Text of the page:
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Plasmodium falciparum merozoite surface antigen-specific cytophilic IgG and control of malaria infection in a Beninese birth cohort

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Harvard

Adamou, R, Dechavanne, C, Sadissou, I, d'Almeida, T, Bouraima, A, Sonon, P, Amoussa, R, Cottrell, G, Le Port, A, Theisen, M, Remarque, EJ, Longacre, S, Moutairou, K, Massougbodji, A, Luty, AJF, Nuel, G, Migot-Nabias, F, Sanni, A, Garcia, A, Milet, J & Courtin, D 2019, 'Plasmodium falciparum merozoite surface antigen-specific cytophilic IgG and control of malaria infection in a Beninese birth cohort', Malaria Journal, bind 18, nr. 1, s. 194. https://doi.org/10.1186/s12936-019-2831-x

APA

Adamou, R., Dechavanne, C., Sadissou, I., d'Almeida, T., Bouraima, A., Sonon, P., Amoussa, R., Cottrell, G., Le Port, A., Theisen, M., Remarque, E. J., Longacre, S., Moutairou, K., Massougbodji, A., Luty, A. J. F., Nuel, G., Migot-Nabias, F., Sanni, A., Garcia, A., ... Courtin, D. (2019). Plasmodium falciparum merozoite surface antigen-specific cytophilic IgG and control of malaria infection in a Beninese birth cohort. Malaria Journal, 18(1), 194. https://doi.org/10.1186/s12936-019-2831-x

CBE

Adamou R, Dechavanne C, Sadissou I, d'Almeida T, Bouraima A, Sonon P, Amoussa R, Cottrell G, Le Port A, Theisen M, Remarque EJ, Longacre S, Moutairou K, Massougbodji A, Luty AJF, Nuel G, Migot-Nabias F, Sanni A, Garcia A, Milet J, Courtin D. 2019. Plasmodium falciparum merozoite surface antigen-specific cytophilic IgG and control of malaria infection in a Beninese birth cohort. Malaria Journal. 18(1):194. https://doi.org/10.1186/s12936-019-2831-x

MLA

Vancouver

Author

Adamou, Rafiou ; Dechavanne, Célia ; Sadissou, Ibrahim ; d'Almeida, Tania ; Bouraima, Aziz ; Sonon, Paulin ; Amoussa, Roukiyath ; Cottrell, Gilles ; Le Port, Agnès ; Theisen, Michael ; Remarque, Edmond J ; Longacre, Shirley ; Moutairou, Kabirou ; Massougbodji, Achille ; Luty, Adrian J F ; Nuel, Gregory ; Migot-Nabias, Florence ; Sanni, Ambaliou ; Garcia, André ; Milet, Jacqueline ; Courtin, David. / Plasmodium falciparum merozoite surface antigen-specific cytophilic IgG and control of malaria infection in a Beninese birth cohort. I: Malaria Journal. 2019 ; Bind 18, Nr. 1. s. 194.

Bibtex

@article{b8b0acbefdb34296b6fbd8efe62beec8,
title = "Plasmodium falciparum merozoite surface antigen-specific cytophilic IgG and control of malaria infection in a Beninese birth cohort",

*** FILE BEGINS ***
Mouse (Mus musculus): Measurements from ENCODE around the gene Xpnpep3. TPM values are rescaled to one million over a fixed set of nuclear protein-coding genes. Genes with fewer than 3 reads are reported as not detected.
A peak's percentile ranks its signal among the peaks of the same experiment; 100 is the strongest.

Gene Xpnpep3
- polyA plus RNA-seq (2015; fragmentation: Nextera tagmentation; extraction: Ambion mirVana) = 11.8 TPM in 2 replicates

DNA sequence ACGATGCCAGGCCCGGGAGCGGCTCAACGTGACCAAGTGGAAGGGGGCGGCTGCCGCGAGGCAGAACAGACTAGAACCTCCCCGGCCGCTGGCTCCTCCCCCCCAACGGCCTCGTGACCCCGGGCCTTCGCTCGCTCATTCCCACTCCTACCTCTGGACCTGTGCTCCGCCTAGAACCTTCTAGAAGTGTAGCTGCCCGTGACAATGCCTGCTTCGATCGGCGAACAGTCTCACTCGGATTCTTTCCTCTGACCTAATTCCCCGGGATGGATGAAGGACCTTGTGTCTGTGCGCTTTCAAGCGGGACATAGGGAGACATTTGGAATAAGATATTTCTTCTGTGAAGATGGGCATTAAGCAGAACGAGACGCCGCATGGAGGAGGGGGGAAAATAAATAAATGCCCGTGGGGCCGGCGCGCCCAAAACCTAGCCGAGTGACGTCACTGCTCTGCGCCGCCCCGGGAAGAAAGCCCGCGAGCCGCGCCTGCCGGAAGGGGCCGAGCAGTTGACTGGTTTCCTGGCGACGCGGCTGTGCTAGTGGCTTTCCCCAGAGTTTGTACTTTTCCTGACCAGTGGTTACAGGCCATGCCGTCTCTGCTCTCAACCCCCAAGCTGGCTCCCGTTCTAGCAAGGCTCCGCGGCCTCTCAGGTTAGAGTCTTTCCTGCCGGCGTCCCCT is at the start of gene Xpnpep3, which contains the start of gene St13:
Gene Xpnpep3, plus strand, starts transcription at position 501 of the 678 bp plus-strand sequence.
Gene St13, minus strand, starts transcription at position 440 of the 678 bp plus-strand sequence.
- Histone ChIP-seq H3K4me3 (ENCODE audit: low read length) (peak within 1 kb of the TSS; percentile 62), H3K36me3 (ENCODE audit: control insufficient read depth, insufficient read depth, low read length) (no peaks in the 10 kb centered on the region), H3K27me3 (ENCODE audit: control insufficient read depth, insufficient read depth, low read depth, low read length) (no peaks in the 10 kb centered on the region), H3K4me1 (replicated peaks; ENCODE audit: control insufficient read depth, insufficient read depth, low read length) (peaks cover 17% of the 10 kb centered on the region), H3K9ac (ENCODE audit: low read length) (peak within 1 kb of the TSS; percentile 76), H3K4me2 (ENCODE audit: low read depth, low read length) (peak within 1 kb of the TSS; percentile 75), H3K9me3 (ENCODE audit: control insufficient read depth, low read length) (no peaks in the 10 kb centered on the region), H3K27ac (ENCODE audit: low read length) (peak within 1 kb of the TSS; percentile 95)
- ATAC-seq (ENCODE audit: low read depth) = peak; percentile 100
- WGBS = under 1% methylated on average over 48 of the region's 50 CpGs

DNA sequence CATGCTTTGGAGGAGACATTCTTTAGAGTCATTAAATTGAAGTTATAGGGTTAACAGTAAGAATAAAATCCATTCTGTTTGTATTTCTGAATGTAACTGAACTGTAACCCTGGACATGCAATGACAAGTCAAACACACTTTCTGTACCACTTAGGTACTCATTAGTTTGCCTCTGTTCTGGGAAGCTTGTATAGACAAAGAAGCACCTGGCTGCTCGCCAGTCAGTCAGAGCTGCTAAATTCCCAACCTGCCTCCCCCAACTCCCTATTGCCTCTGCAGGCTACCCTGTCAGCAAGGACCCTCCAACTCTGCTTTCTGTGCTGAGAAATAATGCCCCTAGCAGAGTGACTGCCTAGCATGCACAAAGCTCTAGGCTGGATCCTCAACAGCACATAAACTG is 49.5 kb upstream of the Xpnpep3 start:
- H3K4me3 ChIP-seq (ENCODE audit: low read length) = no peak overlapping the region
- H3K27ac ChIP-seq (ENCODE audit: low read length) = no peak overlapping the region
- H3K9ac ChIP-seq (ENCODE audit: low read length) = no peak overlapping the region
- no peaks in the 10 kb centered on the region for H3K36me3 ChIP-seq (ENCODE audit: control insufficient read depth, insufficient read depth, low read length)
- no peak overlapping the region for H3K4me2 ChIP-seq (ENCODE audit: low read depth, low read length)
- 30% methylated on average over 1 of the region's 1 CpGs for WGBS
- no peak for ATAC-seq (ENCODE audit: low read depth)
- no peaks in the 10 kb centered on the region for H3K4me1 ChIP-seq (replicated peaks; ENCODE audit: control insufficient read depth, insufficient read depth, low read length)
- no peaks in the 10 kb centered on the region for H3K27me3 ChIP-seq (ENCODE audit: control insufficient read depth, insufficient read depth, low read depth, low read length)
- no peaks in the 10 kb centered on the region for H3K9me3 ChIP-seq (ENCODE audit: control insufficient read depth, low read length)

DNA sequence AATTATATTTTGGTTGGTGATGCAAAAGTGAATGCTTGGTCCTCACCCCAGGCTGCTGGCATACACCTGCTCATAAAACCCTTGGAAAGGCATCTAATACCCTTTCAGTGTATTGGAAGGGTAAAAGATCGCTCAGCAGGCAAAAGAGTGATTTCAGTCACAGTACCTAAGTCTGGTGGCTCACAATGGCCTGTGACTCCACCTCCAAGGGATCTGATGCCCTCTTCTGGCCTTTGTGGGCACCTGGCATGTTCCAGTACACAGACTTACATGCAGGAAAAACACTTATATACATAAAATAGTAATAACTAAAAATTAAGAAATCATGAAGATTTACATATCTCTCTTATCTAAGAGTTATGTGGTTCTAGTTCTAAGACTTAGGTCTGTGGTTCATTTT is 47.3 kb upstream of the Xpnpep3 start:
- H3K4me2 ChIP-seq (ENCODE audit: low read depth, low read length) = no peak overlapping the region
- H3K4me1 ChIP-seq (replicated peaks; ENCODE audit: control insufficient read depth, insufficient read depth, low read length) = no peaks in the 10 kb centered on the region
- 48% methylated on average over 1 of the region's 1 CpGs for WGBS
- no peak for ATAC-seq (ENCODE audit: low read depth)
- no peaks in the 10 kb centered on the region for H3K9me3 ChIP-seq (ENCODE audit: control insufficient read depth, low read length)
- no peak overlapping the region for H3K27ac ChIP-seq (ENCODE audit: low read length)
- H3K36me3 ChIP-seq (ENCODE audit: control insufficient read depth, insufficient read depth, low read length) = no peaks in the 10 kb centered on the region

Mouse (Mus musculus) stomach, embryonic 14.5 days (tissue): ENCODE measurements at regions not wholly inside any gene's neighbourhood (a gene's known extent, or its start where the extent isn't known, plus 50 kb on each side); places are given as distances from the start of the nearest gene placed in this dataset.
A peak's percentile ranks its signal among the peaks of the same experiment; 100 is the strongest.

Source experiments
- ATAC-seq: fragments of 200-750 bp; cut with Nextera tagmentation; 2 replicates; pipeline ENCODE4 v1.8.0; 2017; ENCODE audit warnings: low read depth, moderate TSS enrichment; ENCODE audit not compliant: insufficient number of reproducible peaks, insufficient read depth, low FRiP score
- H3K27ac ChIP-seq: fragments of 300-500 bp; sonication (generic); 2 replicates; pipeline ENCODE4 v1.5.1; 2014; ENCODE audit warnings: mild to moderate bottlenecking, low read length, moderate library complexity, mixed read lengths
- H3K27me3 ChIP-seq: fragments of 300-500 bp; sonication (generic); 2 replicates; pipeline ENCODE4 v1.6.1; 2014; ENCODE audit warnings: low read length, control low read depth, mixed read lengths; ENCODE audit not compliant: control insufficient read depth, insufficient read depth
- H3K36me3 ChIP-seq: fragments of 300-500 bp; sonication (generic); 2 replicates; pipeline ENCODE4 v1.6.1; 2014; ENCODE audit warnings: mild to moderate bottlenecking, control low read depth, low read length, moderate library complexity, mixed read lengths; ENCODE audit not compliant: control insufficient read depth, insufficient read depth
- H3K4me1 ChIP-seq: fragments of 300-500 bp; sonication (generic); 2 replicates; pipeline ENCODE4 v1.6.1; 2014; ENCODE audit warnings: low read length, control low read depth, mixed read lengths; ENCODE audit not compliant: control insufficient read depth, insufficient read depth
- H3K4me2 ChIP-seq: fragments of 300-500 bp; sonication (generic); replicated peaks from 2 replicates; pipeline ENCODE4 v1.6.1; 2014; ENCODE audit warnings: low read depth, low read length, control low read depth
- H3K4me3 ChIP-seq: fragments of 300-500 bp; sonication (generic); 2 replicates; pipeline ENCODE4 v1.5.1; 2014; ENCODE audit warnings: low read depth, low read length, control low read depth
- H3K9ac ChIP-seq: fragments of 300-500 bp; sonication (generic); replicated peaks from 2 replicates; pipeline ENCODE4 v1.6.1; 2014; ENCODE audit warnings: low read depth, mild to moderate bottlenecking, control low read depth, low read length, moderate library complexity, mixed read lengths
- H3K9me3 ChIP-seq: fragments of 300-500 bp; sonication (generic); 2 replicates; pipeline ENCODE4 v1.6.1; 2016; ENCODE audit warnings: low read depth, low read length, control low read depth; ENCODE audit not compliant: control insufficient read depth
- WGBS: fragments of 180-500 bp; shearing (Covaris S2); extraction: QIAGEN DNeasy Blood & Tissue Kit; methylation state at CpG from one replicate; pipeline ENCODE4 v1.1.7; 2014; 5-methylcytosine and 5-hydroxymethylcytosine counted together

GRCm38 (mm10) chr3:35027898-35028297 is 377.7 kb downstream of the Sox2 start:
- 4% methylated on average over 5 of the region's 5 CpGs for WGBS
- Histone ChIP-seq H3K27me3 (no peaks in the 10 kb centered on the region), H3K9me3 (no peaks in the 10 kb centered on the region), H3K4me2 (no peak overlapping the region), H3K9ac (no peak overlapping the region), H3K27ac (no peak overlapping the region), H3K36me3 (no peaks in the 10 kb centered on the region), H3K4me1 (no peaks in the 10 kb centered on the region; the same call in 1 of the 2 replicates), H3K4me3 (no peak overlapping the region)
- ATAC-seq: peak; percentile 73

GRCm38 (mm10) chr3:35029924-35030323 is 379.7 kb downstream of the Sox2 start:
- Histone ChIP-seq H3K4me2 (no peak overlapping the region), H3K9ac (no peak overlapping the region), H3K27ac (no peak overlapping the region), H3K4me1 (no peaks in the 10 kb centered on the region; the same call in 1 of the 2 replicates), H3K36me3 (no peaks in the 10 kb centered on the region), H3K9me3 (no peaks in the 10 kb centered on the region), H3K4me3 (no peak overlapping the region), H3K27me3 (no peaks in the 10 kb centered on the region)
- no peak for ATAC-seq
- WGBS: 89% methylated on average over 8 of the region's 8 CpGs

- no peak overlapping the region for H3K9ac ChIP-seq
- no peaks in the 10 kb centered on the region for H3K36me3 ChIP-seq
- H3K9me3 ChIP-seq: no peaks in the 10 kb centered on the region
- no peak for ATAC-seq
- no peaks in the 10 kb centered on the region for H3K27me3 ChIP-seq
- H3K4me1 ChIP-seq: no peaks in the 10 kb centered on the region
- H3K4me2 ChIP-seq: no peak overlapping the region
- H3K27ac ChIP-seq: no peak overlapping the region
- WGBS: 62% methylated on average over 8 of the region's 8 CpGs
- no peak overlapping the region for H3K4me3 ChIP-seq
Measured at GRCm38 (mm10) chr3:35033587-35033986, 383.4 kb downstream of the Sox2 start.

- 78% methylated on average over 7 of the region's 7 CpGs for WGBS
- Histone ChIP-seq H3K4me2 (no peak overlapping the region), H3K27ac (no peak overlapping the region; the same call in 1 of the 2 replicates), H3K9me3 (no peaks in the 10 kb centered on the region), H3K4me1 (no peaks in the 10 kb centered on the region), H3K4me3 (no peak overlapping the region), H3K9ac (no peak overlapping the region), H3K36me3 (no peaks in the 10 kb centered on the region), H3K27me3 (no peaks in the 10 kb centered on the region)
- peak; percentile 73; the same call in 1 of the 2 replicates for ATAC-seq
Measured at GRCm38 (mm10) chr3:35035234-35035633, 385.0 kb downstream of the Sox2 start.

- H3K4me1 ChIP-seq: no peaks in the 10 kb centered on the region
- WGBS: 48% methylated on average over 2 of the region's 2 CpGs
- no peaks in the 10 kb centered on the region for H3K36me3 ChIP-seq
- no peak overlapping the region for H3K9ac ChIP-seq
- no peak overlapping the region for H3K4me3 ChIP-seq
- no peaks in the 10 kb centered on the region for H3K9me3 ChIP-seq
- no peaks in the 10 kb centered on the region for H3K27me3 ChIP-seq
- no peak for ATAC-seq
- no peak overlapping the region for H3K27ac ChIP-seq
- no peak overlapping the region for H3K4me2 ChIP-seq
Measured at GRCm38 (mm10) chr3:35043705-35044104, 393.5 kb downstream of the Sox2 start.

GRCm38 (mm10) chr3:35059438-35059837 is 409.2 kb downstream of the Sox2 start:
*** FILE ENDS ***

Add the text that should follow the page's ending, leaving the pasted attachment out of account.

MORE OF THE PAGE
abstract = "BACKGROUND: Substantial evidence indicates that cytophilic IgG responses to Plasmodium falciparum merozoite antigens play a role in protection from malaria. The specific targets mediating immunity remain unclear. Evaluating antibody responses in infants naturally-exposed to malaria will allow to better understand the establishment of anti-malarial immunity and to contribute to a vaccine development by identifying the most appropriate merozoite candidate antigens.METHODS: The study was based on parasitological and clinical active follow-up of infants from birth to 18 months of age conducted in the Tori Bossito area of southern Benin. For 399 infants, plasma levels of cytophilic IgG antibodies with specificity for five asexual stage malaria vaccine candidate antigens were determined by ELISA in infants' peripheral blood at 6, 9, 12 and 15 months of age. Multivariate mixed logistic model was used to investigate the association between antibody levels and anti-malarial protection in the trimester following the IgG quantification. Moreover, the concentrations of merozoite antigen-specific IgG were compared between a group of infants apparently able to control asymptomatic malaria infection (CAIG) and a group of infants with no control of malaria infection (Control group (NCIG)). Protective effect of antibodies was also assessed after 15 months of malaria exposure with a Cox regression model adjusted on environmental risk.RESULTS: Cytophilic IgG responses to AMA1, MSP1, MSP2-3D7, MSP2-FC27, MSP3 and GLURP R2 were associated with increasing malarial infection risk in univariate analysis. The multivariate mixed model showed that IgG1 and IgG3 to AMA1 were associated with an increased risk of malarial infection. However infants from CAIG (n = 53) had significantly higher AMA1-, MSP2-FC27-, MSP3-specific IgG1 and AMA1-, MSP1-, MSP2-FC27-, MSP3 and GLURP-R2-specific IgG3 than those from NCIG (n = 183). The latter IgG responses were not associated with protection against clinical malaria in the whole cohort when protective effect is assessed after 15 months of malaria exposition.CONCLUSION: In this cohort, merozoite antigen-specific cytophilic IgG levels represent a marker of malaria exposure in infants from 6 to 18 months of age. However, infants with resolution of asymptomatic infection (CAIG) seem to have acquired naturally immunity against P. falciparum. This observation is encouraging in the context of the development of multitarget P. falciparum vaccines.",